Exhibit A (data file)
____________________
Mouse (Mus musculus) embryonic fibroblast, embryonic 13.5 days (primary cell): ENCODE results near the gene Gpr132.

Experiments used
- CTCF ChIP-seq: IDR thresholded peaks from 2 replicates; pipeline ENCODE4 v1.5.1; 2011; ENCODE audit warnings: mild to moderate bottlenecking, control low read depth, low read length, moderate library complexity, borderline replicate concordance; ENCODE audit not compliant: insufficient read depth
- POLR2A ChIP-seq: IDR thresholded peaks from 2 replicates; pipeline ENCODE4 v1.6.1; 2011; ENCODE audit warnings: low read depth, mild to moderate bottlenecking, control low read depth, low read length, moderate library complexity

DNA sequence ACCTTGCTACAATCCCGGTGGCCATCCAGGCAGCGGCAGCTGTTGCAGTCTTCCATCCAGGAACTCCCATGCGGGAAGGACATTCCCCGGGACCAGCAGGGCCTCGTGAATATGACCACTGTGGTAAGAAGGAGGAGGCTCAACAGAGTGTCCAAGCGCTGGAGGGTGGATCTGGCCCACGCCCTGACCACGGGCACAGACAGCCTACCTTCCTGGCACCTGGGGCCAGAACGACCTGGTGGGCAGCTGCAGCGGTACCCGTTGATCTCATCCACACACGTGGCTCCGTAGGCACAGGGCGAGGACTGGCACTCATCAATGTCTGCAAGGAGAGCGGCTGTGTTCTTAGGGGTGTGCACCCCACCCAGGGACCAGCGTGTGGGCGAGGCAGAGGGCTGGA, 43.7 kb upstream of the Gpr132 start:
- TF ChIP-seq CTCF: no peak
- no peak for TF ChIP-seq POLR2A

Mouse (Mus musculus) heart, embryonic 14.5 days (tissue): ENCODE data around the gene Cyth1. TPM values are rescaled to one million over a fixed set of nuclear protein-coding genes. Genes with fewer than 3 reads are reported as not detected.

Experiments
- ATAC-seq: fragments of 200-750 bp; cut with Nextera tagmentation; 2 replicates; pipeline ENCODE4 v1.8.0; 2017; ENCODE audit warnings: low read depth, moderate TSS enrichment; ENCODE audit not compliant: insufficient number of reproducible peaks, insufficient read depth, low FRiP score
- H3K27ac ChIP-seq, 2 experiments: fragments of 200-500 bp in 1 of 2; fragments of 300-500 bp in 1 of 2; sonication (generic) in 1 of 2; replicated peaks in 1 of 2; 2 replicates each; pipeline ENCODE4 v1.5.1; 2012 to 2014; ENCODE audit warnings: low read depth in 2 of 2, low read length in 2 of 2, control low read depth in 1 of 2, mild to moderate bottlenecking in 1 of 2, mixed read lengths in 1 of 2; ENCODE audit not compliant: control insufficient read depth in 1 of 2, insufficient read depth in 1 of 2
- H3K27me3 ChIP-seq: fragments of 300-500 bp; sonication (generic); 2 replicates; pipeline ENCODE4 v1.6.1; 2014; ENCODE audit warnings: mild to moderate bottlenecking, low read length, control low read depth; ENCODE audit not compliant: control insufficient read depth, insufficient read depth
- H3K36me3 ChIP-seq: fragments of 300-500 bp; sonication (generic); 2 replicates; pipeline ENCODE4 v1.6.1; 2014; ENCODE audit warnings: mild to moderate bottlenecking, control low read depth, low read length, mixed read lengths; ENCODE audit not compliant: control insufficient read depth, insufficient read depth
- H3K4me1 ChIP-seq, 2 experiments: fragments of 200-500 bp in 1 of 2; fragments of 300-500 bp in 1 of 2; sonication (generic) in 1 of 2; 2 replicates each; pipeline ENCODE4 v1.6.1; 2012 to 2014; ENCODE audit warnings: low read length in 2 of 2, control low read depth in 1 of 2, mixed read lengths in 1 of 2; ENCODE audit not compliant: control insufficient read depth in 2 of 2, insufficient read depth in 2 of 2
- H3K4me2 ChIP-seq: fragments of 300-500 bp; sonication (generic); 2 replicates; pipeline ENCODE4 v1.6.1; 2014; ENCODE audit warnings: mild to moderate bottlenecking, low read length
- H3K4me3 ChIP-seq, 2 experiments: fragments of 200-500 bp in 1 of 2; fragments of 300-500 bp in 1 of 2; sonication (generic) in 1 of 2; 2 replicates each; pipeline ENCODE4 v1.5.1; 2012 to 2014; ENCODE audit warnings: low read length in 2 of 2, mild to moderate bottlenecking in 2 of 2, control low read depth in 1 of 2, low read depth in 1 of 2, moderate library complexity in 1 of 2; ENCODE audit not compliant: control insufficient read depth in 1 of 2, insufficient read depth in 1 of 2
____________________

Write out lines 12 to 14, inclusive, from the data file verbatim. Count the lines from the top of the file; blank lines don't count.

- H3K27me3 ChIP-seq: fragments of 300-500 bp; sonication (generic); 2 replicates; pipeline ENCODE4 v1.6.1; 2014; ENCODE audit warnings: mild to moderate bottlenecking, low read length, control low read depth; ENCODE audit not compliant: control insufficient read depth, insufficient read depth
- H3K36me3 ChIP-seq: fragments of 300-500 bp; sonication (generic); 2 replicates; pipeline ENCODE4 v1.6.1; 2014; ENCODE audit warnings: mild to moderate bottlenecking, control low read depth, low read length, mixed read lengths; ENCODE audit not compliant: control insufficient read depth, insufficient read depth
- H3K4me1 ChIP-seq, 2 experiments: fragments of 200-500 bp in 1 of 2; fragments of 300-500 bp in 1 of 2; sonication (generic) in 1 of 2; 2 replicates each; pipeline ENCODE4 v1.6.1; 2012 to 2014; ENCODE audit warnings: low read length in 2 of 2, control low read depth in 1 of 2, mixed read lengths in 1 of 2; ENCODE audit not compliant: control insufficient read depth in 2 of 2, insufficient read depth in 2 of 2